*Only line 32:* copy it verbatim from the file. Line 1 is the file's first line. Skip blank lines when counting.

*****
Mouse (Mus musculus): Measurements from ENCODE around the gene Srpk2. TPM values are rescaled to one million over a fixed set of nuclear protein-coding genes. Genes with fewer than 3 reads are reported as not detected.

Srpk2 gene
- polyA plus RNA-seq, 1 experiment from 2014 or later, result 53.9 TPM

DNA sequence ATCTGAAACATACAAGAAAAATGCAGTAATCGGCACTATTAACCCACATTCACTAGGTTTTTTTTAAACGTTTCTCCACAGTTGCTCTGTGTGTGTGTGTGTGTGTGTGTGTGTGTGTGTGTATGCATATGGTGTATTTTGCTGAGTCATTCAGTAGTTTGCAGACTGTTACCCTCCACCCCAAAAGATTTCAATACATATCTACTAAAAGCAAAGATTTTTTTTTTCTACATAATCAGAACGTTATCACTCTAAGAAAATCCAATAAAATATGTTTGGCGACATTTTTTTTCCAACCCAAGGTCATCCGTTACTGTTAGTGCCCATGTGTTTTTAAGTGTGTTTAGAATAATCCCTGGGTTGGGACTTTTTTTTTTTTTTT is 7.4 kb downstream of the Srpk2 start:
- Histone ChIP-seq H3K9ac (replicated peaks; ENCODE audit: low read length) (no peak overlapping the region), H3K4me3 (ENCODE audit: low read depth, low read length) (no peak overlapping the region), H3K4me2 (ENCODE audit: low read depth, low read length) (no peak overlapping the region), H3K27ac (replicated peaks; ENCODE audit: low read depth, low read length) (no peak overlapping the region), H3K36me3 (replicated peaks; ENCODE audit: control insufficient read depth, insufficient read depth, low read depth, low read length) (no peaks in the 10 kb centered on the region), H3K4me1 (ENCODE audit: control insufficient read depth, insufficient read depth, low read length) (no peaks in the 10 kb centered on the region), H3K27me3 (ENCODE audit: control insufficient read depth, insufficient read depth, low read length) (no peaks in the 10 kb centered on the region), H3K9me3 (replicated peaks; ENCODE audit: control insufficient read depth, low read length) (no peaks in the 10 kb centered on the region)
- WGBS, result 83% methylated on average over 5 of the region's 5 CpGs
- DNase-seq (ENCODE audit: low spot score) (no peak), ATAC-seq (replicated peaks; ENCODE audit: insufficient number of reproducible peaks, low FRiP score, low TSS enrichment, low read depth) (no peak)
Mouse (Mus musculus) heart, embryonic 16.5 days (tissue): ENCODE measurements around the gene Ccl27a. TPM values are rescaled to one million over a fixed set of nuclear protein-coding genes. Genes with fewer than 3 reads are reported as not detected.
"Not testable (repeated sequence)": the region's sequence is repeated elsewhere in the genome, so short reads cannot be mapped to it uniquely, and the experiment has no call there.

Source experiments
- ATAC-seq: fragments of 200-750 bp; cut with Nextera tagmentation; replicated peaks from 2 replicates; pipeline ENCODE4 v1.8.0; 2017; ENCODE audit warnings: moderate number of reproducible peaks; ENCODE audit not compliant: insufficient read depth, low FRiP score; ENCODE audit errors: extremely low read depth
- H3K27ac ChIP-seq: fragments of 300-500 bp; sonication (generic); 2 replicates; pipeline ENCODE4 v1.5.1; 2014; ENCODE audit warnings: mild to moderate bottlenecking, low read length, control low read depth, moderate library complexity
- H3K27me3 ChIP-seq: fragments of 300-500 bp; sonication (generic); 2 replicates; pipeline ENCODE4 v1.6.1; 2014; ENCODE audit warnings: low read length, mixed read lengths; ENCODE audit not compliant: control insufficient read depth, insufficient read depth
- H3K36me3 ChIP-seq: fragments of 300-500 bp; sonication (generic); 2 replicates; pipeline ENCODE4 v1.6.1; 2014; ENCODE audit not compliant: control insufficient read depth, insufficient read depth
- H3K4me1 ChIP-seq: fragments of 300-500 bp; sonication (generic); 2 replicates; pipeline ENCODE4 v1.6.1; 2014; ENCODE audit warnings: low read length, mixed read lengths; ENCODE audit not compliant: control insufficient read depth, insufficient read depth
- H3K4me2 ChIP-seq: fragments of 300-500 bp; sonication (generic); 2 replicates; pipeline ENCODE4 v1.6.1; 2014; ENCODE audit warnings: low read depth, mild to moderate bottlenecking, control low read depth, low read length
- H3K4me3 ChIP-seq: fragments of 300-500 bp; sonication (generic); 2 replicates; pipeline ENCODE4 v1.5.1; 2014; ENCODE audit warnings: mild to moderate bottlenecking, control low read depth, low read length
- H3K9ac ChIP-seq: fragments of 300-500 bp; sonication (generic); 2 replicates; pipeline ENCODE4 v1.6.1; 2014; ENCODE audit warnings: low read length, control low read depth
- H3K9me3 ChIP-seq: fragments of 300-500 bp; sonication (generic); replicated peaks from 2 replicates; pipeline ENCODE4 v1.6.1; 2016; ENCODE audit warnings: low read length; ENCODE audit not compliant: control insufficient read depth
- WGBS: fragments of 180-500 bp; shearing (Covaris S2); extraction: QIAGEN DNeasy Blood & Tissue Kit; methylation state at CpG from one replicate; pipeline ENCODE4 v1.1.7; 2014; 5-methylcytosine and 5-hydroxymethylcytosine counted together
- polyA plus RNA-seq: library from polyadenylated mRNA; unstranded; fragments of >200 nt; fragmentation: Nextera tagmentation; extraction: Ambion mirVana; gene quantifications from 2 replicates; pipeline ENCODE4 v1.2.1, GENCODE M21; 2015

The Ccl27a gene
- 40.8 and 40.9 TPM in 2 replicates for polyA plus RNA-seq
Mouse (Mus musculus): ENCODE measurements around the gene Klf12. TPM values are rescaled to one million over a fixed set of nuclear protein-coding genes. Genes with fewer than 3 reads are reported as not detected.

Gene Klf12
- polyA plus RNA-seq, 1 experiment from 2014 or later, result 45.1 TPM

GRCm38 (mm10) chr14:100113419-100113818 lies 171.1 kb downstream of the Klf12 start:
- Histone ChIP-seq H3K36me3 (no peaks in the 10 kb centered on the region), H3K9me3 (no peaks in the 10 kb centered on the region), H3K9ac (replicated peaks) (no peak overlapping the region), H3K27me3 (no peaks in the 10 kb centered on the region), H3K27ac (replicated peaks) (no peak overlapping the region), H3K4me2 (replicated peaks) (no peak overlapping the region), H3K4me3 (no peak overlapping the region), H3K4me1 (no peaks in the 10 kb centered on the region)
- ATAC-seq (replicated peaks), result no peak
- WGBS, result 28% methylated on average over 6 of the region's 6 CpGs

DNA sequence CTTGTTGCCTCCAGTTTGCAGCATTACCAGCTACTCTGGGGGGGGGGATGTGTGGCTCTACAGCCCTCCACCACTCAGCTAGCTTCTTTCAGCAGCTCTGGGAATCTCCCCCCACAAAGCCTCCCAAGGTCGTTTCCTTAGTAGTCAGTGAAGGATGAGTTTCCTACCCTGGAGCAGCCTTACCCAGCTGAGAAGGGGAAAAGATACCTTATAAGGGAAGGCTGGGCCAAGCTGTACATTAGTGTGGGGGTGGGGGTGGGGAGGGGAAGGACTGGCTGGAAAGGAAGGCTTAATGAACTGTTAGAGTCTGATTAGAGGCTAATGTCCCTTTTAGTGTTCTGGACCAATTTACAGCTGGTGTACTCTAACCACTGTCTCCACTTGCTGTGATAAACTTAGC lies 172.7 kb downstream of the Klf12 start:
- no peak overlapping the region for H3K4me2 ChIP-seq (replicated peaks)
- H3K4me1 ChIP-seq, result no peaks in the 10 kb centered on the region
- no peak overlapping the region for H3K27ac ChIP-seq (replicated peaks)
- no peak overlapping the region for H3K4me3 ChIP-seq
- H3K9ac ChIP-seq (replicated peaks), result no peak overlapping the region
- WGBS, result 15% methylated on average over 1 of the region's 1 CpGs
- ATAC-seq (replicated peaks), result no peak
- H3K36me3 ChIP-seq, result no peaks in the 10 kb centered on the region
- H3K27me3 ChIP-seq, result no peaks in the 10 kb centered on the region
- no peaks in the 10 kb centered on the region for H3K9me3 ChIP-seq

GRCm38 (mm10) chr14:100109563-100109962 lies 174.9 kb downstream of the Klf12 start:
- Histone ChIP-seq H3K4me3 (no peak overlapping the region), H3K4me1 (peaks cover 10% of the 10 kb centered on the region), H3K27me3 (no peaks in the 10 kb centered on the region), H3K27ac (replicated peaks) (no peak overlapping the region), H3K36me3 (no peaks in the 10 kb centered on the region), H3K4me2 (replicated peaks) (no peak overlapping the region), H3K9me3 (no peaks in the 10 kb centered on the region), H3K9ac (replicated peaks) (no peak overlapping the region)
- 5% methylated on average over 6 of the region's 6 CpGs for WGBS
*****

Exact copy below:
- no peak overlapping the region for H3K4me2 ChIP-seq (replicated peaks)